The stakes are particularly high in cancer surgery. Having the appropriate treatment done soon away implies that your cancer is less likely to reoccur. It also lowers your chances of developing severe problems that may affect your health and basic physiological functioning.
Even if other surgeons are equally capable of performing an operation, some surgeons have the depth of knowledge to perform it at the right time, in the right way, and in combination with the right additional therapies, thanks to close collaboration with our pathologists, medical oncologists, and many other cancer experts. They are dedicated to assisting you in understanding all of your choices, including when it is possible to postpone surgery and instead carefully monitor your cancer using a technique known as active surveillance.
Active surveillance, also known as watchful waiting, has been made feasible by breakthroughs in cancer research that enable physicians to determine when a disease will grow slowly and will not pose a danger to your health. This strategy may enable you to postpone treatment — and therefore avoid its possible dangers and side effects — until symptoms emerge or the severity of your illness changes. It’s a tried-and-true technique that our surgeons pioneered here with prostate cancer and that we’re increasingly utilizing for thyroid, kidney, and other malignancies.
Our surgeons work hard to discover methods to assist patients completely regain normal function following treatment, in addition to saving lives by treating malignancies. For example, our gynecologic surgeons assisted in the development of a novel surgical technique that maintains fertility in patients with early-stage cervical cancer. We currently have one of the most active programs in the United States utilizing this method, enabling many women who would have lost this capacity in the past to have children.
Our aim with surgery is to remove as much cancer as possible – ideally, all of it. We have extensive expertise in eliminating ordinary tumours as well as extremely complex growths in difficult-to-reach or sensitive areas of the body. Our experienced surgeons collaborate with our other highly trained professionals, such as anesthesiologists and nurses, who may make a significant difference in how well you perform during and after surgery.
If you are a candidate for surgery, we will advise you on the method that will offer you not just the greatest chance of survival, but also the best quality of life. Among the many variables we examine are the following:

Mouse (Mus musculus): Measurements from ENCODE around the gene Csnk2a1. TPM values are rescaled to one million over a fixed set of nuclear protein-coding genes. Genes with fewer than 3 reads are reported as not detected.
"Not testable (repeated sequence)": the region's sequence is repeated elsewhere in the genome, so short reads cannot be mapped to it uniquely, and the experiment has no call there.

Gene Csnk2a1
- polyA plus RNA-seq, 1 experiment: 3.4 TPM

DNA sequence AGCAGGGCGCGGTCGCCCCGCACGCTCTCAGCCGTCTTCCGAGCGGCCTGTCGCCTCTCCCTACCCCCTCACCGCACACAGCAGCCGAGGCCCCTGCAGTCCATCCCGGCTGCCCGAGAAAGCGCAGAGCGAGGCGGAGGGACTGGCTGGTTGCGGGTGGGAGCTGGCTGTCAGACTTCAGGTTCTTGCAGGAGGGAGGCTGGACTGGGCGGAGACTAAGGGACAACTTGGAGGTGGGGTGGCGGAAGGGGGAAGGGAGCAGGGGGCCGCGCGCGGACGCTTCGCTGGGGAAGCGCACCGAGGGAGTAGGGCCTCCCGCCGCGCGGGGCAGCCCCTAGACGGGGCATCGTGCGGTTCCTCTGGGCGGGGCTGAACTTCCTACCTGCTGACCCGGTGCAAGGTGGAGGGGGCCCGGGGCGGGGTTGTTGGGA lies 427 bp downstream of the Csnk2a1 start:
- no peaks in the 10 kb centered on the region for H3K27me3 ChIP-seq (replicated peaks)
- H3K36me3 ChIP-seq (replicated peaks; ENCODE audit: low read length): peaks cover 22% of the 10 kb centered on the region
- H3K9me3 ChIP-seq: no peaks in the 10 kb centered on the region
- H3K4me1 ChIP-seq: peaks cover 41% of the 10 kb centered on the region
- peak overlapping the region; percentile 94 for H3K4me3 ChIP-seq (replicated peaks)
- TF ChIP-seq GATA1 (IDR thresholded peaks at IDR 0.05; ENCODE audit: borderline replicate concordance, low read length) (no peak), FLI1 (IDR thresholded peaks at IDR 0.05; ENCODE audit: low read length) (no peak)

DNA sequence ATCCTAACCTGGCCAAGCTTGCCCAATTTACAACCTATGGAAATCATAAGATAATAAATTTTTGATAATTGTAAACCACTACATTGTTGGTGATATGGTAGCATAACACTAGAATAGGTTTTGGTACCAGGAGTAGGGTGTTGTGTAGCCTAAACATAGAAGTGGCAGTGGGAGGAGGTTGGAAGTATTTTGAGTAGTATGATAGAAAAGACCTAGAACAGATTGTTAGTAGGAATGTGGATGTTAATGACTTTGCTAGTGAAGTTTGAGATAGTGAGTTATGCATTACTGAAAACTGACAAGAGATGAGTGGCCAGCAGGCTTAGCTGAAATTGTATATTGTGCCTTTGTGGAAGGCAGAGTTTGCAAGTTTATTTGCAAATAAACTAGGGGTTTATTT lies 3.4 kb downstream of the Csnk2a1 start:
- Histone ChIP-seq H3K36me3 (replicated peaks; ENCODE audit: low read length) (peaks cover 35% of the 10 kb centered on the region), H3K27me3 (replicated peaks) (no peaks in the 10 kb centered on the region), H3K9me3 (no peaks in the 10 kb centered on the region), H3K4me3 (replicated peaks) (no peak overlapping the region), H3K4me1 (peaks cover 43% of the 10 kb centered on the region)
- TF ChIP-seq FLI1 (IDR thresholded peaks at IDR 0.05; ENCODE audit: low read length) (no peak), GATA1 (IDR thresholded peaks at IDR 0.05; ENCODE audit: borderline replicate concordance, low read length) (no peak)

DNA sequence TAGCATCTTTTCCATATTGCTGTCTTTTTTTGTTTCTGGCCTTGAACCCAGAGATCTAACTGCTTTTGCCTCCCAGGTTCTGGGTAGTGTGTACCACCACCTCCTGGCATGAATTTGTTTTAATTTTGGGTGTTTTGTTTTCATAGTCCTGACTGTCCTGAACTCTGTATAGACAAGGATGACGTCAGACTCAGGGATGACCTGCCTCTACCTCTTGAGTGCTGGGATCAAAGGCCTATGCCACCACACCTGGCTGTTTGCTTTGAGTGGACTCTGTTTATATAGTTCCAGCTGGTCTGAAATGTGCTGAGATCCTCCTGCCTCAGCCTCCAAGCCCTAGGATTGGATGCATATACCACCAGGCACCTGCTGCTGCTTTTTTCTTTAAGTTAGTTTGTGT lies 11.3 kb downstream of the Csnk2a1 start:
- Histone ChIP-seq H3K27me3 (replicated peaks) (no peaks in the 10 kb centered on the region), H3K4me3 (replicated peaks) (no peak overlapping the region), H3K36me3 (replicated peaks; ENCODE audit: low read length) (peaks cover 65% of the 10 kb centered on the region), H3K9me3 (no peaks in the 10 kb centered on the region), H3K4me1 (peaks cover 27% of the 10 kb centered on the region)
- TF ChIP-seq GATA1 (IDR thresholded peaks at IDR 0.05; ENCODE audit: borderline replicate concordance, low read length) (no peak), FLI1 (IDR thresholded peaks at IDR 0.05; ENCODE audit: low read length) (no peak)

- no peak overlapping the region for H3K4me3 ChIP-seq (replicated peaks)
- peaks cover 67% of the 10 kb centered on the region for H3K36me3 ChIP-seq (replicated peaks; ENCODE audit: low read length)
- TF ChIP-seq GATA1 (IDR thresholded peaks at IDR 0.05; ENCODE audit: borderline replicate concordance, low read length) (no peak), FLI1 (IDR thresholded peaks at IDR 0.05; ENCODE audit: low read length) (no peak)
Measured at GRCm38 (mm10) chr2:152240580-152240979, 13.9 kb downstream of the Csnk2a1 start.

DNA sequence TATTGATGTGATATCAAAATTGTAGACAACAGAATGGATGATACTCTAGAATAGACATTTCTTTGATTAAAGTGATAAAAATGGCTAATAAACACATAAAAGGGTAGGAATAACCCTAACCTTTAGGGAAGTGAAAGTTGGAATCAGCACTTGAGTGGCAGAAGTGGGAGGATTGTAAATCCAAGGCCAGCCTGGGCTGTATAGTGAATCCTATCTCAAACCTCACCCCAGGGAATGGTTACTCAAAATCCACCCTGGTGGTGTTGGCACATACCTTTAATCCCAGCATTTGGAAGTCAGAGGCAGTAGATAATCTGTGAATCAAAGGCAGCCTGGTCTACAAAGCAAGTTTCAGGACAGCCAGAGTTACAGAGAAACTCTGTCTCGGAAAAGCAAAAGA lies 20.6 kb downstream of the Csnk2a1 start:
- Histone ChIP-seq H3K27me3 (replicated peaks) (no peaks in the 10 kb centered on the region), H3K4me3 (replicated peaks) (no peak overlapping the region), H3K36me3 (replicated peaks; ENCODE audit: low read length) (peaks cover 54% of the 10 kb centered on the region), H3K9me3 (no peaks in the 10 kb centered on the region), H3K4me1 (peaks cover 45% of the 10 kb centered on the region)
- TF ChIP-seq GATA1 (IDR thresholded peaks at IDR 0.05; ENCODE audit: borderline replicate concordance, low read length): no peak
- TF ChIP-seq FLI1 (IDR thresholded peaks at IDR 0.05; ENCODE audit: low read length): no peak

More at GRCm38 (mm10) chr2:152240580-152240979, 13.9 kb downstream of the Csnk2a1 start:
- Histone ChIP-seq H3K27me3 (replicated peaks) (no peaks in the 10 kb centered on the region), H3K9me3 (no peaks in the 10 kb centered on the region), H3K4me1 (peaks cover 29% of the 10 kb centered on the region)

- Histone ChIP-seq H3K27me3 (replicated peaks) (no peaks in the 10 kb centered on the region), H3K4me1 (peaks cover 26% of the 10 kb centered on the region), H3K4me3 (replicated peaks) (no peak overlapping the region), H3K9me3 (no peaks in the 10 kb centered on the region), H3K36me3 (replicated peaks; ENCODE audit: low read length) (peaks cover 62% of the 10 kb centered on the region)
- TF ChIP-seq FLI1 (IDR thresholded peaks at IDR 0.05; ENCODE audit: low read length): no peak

the type of cancer (for example, solid tumours can often be surgically removed, while blood cancers cannot)
where the cancer is in your body and how we can best access it to eradicate it
cancer’s breadth and if it has migrated (metastasized) to adjacent tissue
how fast the disease grows other health issues that may influence how well you tolerate and recover from surgery
Minimally Invasive Surgery
We may suggest a minimal-access procedure (also known as a minimally invasive operation) for certain patients, the most frequent kinds of which being robotic surgery and laparoscopic surgery. During a minimal-access surgery, your surgeon conducts the same operation that he or she would have done using the conventional, open method, but using specific tools and scopes that need many tiny incisions rather than one larger one.
Our surgeons are extremely experienced in these methods and understand when such an approach may be appropriate for you. The main thing in our thoughts is always whatever method is ideal for treating your cancer and allowing you to live a normal life thereafter. Although a minimally invasive technique may be beneficial for many individuals, it is not appropriate for everyone.
In certain instances, in addition to surgery, your doctor may prescribe radiation, chemotherapy, or other therapies. These treatments may help shrink cancer before surgery to make it simpler to remove, or they can help eliminate any stray cancer cells following surgery. During your surgery, you may be offered chemo or radiation treatment.
For certain patients with colorectal cancer and some gynecologic malignancies, our surgeons are testing a novel method called hyperthermic (heated) intraperitoneal chemotherapy or HIPEC. To treat any residual cancer cells, HIPEC delivers high doses of heated chemotherapy straight into the lining of the abdominal cavity soon after the tumour has been removed. HIPEC provides a significantly greater dose of chemotherapy, which may be more efficient in killing cancer cells while reducing the toxicity and side effects associated with traditional chemotherapy.
Intraoperative radiation treatment is administering high doses of radiation during surgery to remove a tumour. One method uses a device known as a linear accelerator to deliver a concentrated beam of radiation to areas where cancer cells may still be present. Tiny radioactive seeds are placed in or near the tumour in another method known as brachytherapy.